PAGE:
Her song Family teaches people that “Some are preachers / some are gay / some are addicts, drunks and strays / But not a one is turned away when it's family” – and this is back in 1991 – long before Gaga popularised singers acknowledging their gay fans.
One of our favorite Dolly moments was back in 2014, during the equal rights marriage debates happening across the USA at the time, when she spoke out in favour of marriage equality by jokingly saying:
“I think gay couples should be allowed to marry. They should suffer just like us heterosexuals!”
Dolly’s also a lover of all things drag. She frequently attends shows and even made a cameo appearance on ‘Drag Race’. And who hasn’t heard the story about Dolly Parton entering a lookalike competition for drag queens…and losing? Dolly's one gay icon who you can't help falling in love with!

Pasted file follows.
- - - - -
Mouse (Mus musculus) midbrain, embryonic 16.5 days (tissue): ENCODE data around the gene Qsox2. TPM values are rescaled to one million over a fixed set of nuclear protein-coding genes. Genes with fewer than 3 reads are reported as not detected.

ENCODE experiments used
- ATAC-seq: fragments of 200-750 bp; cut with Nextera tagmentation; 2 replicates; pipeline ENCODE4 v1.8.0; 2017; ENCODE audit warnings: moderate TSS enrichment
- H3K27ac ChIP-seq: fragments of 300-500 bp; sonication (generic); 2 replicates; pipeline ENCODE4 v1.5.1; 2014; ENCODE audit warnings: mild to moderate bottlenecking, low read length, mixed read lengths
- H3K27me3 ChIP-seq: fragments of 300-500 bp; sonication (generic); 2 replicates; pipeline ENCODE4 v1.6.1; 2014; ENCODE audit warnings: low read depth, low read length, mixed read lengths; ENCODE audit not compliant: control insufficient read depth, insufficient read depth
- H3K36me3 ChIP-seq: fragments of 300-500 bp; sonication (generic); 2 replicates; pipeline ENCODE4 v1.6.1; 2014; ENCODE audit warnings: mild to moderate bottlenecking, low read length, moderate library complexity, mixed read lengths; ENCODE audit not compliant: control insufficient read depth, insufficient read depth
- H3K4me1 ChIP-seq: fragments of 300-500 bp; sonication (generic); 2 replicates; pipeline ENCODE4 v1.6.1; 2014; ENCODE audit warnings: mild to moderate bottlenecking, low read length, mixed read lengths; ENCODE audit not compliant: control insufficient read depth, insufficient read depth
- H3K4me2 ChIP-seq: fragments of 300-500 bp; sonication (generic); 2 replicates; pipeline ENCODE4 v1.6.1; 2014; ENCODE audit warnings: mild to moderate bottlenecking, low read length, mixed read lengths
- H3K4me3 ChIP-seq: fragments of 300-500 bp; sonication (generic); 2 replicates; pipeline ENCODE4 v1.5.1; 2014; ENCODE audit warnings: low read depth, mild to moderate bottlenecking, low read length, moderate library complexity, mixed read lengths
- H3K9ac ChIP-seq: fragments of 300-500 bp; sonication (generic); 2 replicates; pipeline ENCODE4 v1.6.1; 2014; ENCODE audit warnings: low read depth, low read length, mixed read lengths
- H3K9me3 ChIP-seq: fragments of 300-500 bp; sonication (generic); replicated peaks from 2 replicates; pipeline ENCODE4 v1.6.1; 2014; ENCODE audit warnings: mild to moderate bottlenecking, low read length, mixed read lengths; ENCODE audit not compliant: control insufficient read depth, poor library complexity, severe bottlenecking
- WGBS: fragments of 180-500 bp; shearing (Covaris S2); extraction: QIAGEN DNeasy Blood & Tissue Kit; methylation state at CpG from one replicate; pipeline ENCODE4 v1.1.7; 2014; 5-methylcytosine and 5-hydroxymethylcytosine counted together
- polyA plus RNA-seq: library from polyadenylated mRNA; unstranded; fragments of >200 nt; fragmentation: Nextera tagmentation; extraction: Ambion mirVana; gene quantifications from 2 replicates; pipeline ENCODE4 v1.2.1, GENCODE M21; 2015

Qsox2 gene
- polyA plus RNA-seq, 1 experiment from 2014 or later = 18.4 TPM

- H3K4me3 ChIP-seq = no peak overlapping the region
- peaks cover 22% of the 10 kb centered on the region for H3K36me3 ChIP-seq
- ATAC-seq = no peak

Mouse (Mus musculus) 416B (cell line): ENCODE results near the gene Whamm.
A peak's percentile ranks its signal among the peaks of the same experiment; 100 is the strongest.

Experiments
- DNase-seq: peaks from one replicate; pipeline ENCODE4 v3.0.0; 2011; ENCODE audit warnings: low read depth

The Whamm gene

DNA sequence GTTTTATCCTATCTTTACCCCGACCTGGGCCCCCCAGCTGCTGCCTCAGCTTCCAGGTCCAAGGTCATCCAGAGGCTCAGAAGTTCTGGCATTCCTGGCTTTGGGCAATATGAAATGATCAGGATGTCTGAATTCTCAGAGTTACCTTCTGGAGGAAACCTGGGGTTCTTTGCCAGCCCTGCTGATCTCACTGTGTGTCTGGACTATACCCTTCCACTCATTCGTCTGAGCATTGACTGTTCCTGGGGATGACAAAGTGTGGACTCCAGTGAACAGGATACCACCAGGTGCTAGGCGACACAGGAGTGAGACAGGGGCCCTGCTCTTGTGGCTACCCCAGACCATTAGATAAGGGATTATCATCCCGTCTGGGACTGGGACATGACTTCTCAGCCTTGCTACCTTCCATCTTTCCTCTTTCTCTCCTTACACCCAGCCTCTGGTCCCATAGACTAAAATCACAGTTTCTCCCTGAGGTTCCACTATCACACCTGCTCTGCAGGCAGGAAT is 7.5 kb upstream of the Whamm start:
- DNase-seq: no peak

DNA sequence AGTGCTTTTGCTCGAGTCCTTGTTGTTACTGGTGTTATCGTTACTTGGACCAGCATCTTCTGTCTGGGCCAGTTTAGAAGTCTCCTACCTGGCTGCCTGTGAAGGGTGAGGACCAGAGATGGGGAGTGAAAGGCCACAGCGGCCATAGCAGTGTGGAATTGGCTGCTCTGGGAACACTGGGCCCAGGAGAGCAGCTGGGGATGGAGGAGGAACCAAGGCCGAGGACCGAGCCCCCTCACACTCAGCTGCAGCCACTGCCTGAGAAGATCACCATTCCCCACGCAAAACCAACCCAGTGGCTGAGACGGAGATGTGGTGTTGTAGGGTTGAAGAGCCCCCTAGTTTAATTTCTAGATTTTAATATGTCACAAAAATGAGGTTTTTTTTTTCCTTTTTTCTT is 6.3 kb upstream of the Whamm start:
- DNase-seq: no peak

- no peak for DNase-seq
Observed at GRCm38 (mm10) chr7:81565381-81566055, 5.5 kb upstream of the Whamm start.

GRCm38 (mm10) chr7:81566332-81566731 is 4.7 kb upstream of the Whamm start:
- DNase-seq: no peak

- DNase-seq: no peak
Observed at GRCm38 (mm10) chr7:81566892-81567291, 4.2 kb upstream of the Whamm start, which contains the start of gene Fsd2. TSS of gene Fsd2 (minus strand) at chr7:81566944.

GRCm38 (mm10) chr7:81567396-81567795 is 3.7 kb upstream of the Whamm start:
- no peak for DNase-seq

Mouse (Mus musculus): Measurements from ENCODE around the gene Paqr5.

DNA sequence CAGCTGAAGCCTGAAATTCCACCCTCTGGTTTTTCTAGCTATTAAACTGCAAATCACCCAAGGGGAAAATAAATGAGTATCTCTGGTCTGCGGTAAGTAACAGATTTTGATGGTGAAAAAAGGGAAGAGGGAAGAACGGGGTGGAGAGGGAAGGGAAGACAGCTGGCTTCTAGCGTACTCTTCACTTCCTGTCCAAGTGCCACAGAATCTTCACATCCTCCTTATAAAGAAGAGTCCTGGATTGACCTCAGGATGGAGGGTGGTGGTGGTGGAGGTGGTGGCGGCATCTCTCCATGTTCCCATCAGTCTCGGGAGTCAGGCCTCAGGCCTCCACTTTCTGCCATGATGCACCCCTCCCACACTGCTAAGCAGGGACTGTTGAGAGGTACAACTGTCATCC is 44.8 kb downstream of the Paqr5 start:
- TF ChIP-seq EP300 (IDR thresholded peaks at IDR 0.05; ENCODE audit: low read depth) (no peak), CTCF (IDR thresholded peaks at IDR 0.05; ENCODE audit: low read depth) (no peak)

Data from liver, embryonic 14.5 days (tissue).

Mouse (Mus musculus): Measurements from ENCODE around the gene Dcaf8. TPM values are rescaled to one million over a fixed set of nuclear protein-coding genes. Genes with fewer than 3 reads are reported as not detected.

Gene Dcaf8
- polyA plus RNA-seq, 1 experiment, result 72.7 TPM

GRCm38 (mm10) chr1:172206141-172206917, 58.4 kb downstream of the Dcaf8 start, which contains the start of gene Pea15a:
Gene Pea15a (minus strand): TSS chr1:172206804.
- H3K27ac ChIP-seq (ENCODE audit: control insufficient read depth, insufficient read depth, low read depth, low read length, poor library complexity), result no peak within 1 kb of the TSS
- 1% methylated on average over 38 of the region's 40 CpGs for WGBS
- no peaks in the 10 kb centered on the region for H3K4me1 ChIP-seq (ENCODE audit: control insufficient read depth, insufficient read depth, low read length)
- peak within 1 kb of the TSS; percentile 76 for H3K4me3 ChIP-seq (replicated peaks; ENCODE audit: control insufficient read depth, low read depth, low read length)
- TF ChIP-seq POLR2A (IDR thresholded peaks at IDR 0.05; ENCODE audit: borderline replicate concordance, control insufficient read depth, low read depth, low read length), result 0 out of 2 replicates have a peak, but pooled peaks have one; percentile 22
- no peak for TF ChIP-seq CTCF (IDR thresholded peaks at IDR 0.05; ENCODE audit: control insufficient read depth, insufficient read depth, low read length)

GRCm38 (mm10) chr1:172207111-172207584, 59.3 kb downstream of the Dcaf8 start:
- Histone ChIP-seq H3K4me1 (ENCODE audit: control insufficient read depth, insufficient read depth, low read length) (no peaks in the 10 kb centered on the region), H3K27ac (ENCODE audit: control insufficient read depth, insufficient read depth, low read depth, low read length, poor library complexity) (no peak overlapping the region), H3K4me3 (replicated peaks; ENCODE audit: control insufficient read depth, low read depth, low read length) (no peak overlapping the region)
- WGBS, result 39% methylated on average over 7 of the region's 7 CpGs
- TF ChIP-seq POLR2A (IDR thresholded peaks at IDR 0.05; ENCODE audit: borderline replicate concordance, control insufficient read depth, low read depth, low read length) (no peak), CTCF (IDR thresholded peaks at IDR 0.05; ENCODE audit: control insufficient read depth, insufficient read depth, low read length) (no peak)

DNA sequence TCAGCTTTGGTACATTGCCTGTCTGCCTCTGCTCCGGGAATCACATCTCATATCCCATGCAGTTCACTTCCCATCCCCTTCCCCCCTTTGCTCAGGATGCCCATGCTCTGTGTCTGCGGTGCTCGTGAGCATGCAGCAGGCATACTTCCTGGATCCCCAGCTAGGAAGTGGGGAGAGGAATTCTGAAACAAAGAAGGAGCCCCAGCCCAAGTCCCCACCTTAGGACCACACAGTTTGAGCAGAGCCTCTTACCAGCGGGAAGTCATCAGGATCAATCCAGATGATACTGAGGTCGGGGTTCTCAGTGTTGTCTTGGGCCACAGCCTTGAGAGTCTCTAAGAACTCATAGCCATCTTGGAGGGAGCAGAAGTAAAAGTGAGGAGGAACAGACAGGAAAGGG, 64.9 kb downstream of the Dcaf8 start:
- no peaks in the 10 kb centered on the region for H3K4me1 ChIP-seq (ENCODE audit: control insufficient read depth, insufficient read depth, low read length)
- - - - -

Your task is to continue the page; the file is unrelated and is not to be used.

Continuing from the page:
At a time when female musicians were expected to either act like men or be desexualised, Madonna still managed to make it big time by being her ultra-girly and sexual self. Despite a pushback to all things disco and fun, she put the fun back into pop with bops like Holiday, Borderline, and Like A Virgin.
Madonna was never one to be silenced. During the 1980s when the AIDs epidemic was rampant and being gay was considered ‘taboo’, Madonna openly embraced our LGBTQ community. Surrounding herself with a team of queer dancers, make-up artists, and creatives, she used her worldwide fame status to educate people on HIV/AIDS. This involved including an informational pamphlet about HIV/AIDS awareness in her Like A Prayer CD case, as well as talking about the epidemic during her documentary “Truth or Dare”.